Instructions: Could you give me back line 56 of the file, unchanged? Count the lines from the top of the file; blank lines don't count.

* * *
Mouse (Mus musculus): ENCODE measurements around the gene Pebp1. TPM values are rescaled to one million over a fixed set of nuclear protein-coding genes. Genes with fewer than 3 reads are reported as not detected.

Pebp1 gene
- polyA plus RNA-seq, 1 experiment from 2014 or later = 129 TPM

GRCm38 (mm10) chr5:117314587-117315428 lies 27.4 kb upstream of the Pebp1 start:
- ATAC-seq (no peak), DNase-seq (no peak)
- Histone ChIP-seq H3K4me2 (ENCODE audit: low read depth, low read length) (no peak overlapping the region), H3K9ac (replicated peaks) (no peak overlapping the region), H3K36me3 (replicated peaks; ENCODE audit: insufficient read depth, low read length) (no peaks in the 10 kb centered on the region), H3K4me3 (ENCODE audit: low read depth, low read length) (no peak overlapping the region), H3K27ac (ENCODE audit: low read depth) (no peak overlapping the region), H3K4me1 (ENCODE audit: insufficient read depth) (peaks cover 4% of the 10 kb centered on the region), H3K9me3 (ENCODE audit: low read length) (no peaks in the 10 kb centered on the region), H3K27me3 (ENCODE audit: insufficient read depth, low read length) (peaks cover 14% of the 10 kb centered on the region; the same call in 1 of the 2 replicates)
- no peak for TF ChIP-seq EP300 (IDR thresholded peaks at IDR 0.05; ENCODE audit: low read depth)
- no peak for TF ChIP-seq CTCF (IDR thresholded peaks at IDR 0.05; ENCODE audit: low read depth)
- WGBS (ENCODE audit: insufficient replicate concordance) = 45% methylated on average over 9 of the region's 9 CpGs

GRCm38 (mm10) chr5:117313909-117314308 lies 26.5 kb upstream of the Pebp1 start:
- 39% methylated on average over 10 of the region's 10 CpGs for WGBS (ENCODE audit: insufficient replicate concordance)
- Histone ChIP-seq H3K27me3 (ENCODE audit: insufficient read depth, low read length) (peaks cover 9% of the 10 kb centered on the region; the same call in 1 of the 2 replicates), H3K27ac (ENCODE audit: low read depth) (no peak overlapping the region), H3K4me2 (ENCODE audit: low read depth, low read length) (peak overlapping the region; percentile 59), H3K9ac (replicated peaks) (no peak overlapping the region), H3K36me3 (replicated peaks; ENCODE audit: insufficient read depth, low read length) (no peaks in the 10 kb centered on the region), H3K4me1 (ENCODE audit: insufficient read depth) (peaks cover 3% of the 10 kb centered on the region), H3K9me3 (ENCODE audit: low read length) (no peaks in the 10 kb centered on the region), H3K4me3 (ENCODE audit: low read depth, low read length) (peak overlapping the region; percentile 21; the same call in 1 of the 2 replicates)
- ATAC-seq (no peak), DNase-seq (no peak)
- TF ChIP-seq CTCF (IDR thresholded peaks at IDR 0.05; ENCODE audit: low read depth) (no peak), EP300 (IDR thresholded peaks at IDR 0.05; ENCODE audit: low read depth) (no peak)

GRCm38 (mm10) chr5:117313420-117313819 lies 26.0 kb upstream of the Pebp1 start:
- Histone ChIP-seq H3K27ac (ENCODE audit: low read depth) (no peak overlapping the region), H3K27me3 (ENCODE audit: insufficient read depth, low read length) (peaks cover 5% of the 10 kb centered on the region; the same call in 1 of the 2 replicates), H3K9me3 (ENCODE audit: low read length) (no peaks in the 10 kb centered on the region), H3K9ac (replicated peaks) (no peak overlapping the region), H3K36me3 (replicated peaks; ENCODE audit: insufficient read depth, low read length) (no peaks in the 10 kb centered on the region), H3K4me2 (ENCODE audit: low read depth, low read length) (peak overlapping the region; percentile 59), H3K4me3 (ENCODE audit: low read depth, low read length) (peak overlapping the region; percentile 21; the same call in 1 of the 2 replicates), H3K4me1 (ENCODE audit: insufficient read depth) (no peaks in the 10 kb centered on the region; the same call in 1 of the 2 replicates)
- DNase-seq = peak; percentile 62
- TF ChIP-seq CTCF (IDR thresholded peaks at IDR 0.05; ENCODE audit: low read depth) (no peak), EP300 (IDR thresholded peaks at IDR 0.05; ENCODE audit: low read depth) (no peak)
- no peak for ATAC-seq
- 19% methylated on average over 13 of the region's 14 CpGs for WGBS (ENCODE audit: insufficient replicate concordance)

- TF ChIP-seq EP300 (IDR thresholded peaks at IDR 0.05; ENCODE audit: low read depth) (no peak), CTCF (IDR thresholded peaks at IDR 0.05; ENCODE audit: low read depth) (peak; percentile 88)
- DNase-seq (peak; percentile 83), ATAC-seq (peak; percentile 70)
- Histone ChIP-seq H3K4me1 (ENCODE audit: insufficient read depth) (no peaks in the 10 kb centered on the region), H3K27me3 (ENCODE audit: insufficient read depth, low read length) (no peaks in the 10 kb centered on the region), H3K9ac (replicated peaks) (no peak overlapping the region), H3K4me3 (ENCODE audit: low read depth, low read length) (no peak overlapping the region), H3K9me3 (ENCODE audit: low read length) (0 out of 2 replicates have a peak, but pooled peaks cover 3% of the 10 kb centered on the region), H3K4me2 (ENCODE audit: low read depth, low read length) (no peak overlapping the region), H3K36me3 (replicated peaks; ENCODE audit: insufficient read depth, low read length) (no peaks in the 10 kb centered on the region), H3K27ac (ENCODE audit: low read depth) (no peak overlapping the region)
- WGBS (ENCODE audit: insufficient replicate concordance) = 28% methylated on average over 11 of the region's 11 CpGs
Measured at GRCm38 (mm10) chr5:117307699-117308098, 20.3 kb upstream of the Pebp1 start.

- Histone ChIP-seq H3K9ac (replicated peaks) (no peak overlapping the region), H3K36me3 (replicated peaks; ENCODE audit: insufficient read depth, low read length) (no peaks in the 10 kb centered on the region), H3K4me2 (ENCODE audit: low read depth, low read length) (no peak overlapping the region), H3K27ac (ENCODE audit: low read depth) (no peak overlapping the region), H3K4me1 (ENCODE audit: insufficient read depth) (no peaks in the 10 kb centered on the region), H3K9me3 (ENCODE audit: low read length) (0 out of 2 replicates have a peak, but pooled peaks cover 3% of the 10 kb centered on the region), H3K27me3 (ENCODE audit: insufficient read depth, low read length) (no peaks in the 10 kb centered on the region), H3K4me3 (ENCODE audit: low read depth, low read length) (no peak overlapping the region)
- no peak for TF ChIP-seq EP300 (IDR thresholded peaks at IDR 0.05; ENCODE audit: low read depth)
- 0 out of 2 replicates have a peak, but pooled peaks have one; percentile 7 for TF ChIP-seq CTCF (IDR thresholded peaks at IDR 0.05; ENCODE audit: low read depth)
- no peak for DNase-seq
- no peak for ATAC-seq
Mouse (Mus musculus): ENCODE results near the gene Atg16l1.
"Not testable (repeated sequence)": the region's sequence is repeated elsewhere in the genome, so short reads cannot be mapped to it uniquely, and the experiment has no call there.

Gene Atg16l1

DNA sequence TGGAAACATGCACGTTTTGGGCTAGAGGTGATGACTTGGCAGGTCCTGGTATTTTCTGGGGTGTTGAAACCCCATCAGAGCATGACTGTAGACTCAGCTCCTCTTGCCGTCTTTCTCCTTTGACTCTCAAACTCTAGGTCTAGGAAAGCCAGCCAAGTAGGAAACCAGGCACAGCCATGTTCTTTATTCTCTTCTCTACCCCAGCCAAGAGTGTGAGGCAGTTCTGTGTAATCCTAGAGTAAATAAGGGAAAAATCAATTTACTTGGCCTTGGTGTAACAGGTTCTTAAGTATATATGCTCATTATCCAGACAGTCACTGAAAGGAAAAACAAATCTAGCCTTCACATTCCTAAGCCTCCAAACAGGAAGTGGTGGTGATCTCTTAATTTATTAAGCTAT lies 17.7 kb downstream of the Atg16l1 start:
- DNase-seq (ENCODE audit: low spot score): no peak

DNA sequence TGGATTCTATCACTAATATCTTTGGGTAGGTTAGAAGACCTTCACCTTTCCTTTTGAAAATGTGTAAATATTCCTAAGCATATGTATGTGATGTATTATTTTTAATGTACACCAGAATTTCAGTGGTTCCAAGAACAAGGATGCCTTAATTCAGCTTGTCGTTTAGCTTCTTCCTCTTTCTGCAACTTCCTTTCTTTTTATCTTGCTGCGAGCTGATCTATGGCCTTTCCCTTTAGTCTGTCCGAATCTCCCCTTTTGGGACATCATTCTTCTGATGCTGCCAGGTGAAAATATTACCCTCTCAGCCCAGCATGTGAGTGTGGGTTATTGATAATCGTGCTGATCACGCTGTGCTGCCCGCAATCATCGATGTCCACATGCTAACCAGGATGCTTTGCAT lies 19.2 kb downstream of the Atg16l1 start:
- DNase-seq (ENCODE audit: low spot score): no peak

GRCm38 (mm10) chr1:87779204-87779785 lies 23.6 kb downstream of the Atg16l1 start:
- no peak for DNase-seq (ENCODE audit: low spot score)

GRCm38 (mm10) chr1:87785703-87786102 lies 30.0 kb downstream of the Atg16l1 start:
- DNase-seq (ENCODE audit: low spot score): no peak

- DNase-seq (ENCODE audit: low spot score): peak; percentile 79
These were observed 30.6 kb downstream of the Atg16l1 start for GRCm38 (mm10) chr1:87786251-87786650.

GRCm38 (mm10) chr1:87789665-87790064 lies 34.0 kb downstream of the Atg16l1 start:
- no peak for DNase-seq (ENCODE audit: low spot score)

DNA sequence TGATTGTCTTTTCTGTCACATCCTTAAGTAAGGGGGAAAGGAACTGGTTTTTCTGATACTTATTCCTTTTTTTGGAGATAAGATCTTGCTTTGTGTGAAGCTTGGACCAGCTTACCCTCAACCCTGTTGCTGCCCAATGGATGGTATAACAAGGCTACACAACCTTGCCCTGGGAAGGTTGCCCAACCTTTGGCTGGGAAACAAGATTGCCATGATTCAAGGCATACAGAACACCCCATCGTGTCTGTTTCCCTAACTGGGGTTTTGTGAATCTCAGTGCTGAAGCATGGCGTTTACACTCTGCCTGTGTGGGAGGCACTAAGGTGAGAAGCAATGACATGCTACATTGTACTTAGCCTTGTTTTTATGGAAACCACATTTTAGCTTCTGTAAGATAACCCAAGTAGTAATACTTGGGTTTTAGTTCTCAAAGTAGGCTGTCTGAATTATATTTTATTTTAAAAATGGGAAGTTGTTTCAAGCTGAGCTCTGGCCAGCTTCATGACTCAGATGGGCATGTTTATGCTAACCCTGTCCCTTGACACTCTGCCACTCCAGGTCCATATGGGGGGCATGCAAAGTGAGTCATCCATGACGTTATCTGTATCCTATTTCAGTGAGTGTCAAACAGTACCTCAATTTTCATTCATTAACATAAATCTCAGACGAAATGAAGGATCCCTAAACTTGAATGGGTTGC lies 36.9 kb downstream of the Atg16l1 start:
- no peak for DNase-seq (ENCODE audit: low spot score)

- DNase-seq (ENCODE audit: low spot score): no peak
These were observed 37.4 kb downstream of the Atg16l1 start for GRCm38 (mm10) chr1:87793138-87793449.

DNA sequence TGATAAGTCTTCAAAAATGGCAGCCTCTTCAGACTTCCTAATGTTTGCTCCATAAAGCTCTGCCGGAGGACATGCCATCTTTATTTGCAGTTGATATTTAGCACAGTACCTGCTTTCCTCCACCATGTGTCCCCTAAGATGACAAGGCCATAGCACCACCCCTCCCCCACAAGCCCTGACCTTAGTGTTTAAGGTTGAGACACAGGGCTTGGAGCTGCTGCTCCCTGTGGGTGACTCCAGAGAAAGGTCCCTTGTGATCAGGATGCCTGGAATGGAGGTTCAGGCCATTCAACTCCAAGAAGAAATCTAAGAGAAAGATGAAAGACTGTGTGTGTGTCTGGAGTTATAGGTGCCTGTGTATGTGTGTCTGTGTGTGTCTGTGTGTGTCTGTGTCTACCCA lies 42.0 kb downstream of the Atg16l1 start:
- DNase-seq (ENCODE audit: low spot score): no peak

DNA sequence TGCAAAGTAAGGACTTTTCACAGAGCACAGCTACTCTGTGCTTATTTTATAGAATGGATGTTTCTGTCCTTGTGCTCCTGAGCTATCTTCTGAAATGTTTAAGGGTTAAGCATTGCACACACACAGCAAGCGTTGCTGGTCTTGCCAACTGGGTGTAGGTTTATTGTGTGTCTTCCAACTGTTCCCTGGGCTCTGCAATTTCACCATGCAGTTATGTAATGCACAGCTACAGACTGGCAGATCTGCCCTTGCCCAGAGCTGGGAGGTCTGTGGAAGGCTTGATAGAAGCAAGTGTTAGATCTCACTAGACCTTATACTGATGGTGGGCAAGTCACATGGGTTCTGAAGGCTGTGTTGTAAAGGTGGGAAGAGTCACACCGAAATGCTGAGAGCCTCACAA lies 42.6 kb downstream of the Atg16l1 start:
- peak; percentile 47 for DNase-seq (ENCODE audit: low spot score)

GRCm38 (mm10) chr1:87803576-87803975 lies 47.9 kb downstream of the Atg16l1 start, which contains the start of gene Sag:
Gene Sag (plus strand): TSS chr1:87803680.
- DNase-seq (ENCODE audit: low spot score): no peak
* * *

- DNase-seq (ENCODE audit: low spot score): no peak